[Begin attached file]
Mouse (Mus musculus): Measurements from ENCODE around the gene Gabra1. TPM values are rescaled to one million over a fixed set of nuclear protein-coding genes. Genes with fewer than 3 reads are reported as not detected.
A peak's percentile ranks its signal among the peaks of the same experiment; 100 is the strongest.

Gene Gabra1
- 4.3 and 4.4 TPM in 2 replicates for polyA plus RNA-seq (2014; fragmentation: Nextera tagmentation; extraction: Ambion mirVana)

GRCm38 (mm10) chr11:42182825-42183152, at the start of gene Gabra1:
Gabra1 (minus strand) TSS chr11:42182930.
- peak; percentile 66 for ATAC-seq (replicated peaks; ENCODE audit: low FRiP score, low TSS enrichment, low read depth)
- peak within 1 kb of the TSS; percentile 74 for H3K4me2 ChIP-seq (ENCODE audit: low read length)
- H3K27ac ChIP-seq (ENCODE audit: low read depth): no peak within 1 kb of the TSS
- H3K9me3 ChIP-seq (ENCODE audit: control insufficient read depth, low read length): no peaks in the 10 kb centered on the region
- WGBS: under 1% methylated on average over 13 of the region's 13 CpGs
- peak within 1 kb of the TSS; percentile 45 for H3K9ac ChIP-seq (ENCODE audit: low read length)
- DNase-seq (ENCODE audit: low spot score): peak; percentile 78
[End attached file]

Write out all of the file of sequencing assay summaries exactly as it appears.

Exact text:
Mouse (Mus musculus): Measurements from ENCODE around the gene Gabra1. TPM values are rescaled to one million over a fixed set of nuclear protein-coding genes. Genes with fewer than 3 reads are reported as not detected.
A peak's percentile ranks its signal among the peaks of the same experiment; 100 is the strongest.

Gene Gabra1
- 4.3 and 4.4 TPM in 2 replicates for polyA plus RNA-seq (2014; fragmentation: Nextera tagmentation; extraction: Ambion mirVana)

GRCm38 (mm10) chr11:42182825-42183152, at the start of gene Gabra1:
Gabra1 (minus strand) TSS chr11:42182930.
- peak; percentile 66 for ATAC-seq (replicated peaks; ENCODE audit: low FRiP score, low TSS enrichment, low read depth)
- peak within 1 kb of the TSS; percentile 74 for H3K4me2 ChIP-seq (ENCODE audit: low read length)
- H3K27ac ChIP-seq (ENCODE audit: low read depth): no peak within 1 kb of the TSS
- H3K9me3 ChIP-seq (ENCODE audit: control insufficient read depth, low read length): no peaks in the 10 kb centered on the region
- WGBS: under 1% methylated on average over 13 of the region's 13 CpGs
- peak within 1 kb of the TSS; percentile 45 for H3K9ac ChIP-seq (ENCODE audit: low read length)
- DNase-seq (ENCODE audit: low spot score): peak; percentile 78